There’s something to be said for leaving a bit to the imagination

In his suicide note, rocker Kurt Cobain, quoting Neil Young, said “it’s better to burn out than fade away.” I imagine it’s nice to catch alight at all. I’d rather almost anything but fizzle out, but then whoever lived up to expectations?

I’ve always hated the 19th century Romantic poet John Keats. If he isn’t it, he’s at least in the conversation of greatest English poets. “La Belle Dame Sans Merci” and “The Eve of St. Agnes” are really good stuff, by any measure, and “Ode on a Grecian Urn” gave us one of the handful of all time wonderful poetic lines: “Beauty is truth, truth beauty – that is all ye know on earth and all ye need know.” He died at 25 and has haunted high school students and their exams ever since.

Twenty-five! And famous forever. How could you not hate him?

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The image is less revolting than what it’s describing, I swear

Lately everyone has been reading in the newspaper about how newspapers are dying. Or maybe everyone is reading about it online, which is the problem.

But other than people employed by newspapers, who really cares, or should? They had a good 300-year run in this country. Why be greedy and push for more?

Continue reading “The image is less revolting than what it’s describing, I swear”

On Valentine’s Day, love and restraining orders were in the air

I had to work all evening on Valentine’s Day, which is just as well because I didn’t have a date to take anywhere anyway.

Misery loves company, so I should have been comforted at work knowing my coworkers were the same as I, either loveless or kept from love.

One of them in particular, seemed to be taking the whole night pretty rough, and Jay, we’ll call him that, subjected the rest of us to about eight solid hours of whining, sniveling and muffled sobbing. Finally to shut him up, I said that after work we’d both go to a bar and drink until we forgot what today was. He reluctantly agreed and told me I’d be driving.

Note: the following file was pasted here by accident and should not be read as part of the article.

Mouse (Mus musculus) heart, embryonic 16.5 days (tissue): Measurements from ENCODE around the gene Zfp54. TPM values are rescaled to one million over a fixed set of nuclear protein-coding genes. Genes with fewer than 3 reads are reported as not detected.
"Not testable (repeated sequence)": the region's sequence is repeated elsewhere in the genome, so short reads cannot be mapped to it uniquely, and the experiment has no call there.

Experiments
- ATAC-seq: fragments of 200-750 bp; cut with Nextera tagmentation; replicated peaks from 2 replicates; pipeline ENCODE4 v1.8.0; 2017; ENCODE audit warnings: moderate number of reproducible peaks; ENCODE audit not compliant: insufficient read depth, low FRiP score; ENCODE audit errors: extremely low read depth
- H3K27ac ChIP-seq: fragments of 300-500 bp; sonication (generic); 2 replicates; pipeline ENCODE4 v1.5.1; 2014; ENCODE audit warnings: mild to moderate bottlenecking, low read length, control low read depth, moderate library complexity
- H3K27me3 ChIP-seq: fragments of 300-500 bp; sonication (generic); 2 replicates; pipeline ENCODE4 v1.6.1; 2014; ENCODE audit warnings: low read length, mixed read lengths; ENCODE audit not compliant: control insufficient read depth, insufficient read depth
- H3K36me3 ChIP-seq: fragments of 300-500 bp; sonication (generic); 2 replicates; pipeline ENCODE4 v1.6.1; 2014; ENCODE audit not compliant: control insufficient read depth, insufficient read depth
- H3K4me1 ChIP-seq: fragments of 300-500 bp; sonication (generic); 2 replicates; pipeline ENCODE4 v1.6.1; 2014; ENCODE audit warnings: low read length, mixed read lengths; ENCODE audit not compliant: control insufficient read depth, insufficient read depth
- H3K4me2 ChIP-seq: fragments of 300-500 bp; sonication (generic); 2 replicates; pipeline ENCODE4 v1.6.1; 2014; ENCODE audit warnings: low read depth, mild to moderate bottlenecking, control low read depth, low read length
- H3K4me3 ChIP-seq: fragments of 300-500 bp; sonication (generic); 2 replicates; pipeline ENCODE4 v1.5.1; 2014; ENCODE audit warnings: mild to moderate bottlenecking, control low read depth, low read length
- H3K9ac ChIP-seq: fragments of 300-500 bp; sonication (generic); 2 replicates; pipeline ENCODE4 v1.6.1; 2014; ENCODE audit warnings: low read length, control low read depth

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There are worse things than being the world’s biggest celebrity

During last autumn’s presidential campaign, John McCain ran ads calling Barack Obama the “biggest celebrity in the world” and meant it as an insult – which coming from a senator who’d hosted “Saturday Night Live” and from a ticket that eventually included Sarah Palin, was a bit hypocritical.

But largely accurate. Already Obama seems to have appeared on “Entertainment Tonight” more than Bush 43 ever did; we care about the present Obama’s wife bought and the outfits his daughters wore, even how his daughter reacted when she met other celebrities. We didn’t know FDR was crippled, but we know Obama drives to the left to get to the basket.

Secret Service agents with orders to shoot-to-kill are the only thing keeping paparazzi away.

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The weekend’s most important sport event didn’t involve a bowl

I spend a lot of time putting together these weekly columns. Days, sometimes weeks of walking to and from lunch, kicking rocks down the street. Hours scribbling in various notebooks, then a night getting all of them together and typed into a computer file.

There’s a lot of writing, a little praying and great weeping and gnashing of teeth involved before I finally fall asleep sobbing and wake up to remember it still isn’t finished, and I’ve got to stay at work until it at least looks like it is.

So in the middle of all of this, writing a column about politicians and celebrity, I noticed the Australian Open final was about to start, (1) Rafael Nadal vs. (2) Roger Federer. I’m not a tennis fan in any way whatsoever. The sport bores me, especially when it doesn’t involve women I can objectify.

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Drugs are bad, but they’re good enough

There’s an interesting debate going on now about the nature of our drug laws.

If you look on the Odessa American’s website and read some of the comments to the Kopbusters sting and related articles, between the specifics of the Yolanda Madden case and the hoax itself, and ignoring a lot of abusive language, there’s a conversation about illegal drugs, law enforcement and the criminal justice system, and what should be done about it.

Maybe we’re at a place where we can talk about the issue without shrillness or hyperbole, because everyone can admit something definitely isn’t right.

Continue reading “Drugs are bad, but they’re good enough”